September 30, 2016 – 10 Year Domtar Employee Reunion

Now that at least some people have re-connected, many of these “Domtarians” (I made up a word) wish to stay connected. There is talk of regular breakfast gatherings and such (others have continued to gather at local coffee establishments). Your Community Museum wants to do its part, so we’ve created this special exhibit for former paper mill workers and for anyone interested in its rich history, which dates all the way back to 1881 when the sod for the first mill was turned.


At the Museum and Archives you’ll find everything from the 1881 cornerstone to the top section of the totem pole to the steam whistle, hundreds of photographs, employees newsletters and even some fine examples of local folk art, including this gem. It’s an example of how co-workers often re-created a retiree’s work station in miniature for presentation upon his or her retirement. Garth’s daughter Judy brought this in just this morning.

We’d welcome either the loan or donation of similar items, paper mill memorabilia, etc to add to this “living” exhibit. What have you stored away?

Other simultaneous Museum exhibits include a military exhibit as well as 8th-10th century Viking artifacts. Three great reasons to visit us soon.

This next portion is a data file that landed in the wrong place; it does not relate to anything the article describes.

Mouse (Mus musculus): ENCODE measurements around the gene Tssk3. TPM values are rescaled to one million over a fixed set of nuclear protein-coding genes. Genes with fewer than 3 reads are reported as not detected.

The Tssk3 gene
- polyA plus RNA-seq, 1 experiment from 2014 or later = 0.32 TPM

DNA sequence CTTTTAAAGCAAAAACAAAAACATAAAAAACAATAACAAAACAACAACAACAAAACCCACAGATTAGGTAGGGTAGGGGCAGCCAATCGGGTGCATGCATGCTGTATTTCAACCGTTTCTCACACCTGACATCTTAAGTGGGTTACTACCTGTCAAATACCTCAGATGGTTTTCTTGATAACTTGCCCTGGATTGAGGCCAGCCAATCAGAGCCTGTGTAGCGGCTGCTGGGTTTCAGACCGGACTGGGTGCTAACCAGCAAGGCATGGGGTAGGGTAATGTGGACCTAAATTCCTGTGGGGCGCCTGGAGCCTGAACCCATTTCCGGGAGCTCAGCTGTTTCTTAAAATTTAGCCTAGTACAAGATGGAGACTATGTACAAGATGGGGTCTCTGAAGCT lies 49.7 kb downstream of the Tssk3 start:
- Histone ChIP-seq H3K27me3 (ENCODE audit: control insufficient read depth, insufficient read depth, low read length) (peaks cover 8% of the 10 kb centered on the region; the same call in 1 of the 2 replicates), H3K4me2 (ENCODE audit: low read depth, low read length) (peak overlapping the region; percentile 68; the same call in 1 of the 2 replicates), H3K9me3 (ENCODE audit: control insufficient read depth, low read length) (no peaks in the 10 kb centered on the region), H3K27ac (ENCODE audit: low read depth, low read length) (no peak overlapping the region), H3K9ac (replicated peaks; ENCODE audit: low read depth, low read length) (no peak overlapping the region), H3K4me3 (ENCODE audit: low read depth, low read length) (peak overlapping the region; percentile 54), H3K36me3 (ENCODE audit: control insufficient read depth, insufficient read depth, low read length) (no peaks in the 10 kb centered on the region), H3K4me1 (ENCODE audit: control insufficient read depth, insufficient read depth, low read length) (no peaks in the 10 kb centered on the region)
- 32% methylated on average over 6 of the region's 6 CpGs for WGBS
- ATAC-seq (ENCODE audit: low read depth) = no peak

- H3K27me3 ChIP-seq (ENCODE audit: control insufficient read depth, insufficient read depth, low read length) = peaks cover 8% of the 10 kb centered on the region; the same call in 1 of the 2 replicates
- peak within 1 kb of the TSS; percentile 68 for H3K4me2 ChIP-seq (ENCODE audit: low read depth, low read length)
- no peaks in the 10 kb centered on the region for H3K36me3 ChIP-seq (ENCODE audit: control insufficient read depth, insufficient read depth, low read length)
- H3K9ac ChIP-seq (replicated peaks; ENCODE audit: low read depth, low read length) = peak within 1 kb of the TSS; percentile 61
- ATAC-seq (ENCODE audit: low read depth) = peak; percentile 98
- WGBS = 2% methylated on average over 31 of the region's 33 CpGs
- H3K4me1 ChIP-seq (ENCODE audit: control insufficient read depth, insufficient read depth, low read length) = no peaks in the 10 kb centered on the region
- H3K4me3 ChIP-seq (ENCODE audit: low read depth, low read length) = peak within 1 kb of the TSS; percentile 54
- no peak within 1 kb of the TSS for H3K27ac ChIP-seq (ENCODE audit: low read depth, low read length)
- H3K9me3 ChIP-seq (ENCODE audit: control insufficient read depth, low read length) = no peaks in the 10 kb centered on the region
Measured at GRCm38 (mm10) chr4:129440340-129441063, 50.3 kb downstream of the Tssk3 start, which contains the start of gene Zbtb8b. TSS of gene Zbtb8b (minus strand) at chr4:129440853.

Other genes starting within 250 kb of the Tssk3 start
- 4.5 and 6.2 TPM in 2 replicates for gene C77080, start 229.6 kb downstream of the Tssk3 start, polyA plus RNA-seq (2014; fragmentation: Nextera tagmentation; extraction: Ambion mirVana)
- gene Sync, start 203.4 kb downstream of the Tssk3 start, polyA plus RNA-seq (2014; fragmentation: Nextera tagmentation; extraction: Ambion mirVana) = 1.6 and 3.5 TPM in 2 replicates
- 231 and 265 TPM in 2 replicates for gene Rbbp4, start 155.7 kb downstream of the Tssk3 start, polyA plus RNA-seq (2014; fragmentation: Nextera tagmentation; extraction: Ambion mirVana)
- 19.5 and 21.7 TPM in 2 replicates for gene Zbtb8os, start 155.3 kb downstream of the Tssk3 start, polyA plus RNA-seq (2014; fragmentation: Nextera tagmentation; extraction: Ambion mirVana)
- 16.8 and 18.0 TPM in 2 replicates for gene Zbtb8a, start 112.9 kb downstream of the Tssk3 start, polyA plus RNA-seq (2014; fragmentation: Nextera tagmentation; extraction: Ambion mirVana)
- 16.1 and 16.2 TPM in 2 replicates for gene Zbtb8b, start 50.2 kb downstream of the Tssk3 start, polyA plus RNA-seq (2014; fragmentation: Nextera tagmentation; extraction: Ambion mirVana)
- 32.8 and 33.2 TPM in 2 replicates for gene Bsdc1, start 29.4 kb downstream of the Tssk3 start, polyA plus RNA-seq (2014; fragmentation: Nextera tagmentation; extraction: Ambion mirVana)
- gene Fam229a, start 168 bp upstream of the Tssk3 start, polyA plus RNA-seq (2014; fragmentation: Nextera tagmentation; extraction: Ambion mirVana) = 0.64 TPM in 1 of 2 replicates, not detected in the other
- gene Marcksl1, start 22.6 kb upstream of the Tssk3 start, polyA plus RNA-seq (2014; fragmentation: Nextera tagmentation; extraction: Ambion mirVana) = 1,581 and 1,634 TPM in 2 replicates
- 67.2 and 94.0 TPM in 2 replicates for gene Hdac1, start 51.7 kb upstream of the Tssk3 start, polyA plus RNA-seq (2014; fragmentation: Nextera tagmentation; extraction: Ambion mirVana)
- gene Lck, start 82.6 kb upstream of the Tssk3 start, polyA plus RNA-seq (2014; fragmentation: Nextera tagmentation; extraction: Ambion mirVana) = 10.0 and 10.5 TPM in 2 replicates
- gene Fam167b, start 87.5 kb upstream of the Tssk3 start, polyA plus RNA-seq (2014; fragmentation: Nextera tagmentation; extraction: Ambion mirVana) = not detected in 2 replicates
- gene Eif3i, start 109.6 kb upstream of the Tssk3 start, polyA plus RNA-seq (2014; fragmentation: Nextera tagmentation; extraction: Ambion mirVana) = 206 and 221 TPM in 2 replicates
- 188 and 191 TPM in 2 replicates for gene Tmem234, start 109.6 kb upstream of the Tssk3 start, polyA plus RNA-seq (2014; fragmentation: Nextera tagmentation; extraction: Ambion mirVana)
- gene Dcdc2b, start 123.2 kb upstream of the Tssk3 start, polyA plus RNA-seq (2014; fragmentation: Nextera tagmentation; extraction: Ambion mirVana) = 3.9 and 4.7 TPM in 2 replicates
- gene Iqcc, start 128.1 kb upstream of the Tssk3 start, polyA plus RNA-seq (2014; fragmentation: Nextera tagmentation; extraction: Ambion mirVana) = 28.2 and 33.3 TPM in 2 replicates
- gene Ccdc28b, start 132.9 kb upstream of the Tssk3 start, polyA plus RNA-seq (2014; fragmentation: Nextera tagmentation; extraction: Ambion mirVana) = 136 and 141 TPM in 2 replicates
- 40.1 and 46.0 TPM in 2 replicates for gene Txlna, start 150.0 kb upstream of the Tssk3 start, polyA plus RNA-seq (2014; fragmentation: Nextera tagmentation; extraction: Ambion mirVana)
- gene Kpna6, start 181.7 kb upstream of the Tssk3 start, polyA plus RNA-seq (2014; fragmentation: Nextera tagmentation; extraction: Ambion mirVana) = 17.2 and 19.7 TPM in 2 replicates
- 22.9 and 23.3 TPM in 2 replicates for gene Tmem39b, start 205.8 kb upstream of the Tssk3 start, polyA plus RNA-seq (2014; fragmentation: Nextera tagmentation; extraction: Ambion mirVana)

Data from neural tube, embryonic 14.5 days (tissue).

Posted by: Cornwall Community Museum | October 16, 2016

Artifact of the Week – Domtar Retirement Keepsake

In keeping with the sense of “family” or community, Cornwall paper mill employees often banded together to make a one-of-a-kind commemorative keepsake as a tribute to and sign of friendship with their retiring colleagues. Some of the items were made from scratch; at other times at item was purchased and embellished to portray aspects of the retiree’s personality and/or work habits.


Wendy MacDonald recently donated various items, including this portrayal of her father, Vern MacDonald, at his desk at the Domtar paper mill. That’s a large jar of peppermints on the desk (A Vern trademark).



These cards were signed by co-workers who attended Vern’s retirement party.


Wearing a bow tie, Vernon MacDonald is at the bottom right corner of the above employee photo.

Vern took advantage of available funding after his military service to obtain an Engineering degree from Queens before starting his employment at the Cornwall mill.

Older Posts »


Historic Cornwall Jail

Cornwall Justice (In the Clink)

Cornwall Industry

A Cornwall Community Museum Blog

Streets of Cornwall

Pitt St. and Beyond

Cornwall Canal and Shipping History

A Cornwall Community Museum Publication

Cornwall Community Museum

In The Wood House at the waterfront, Cornwall, Ontario, Canada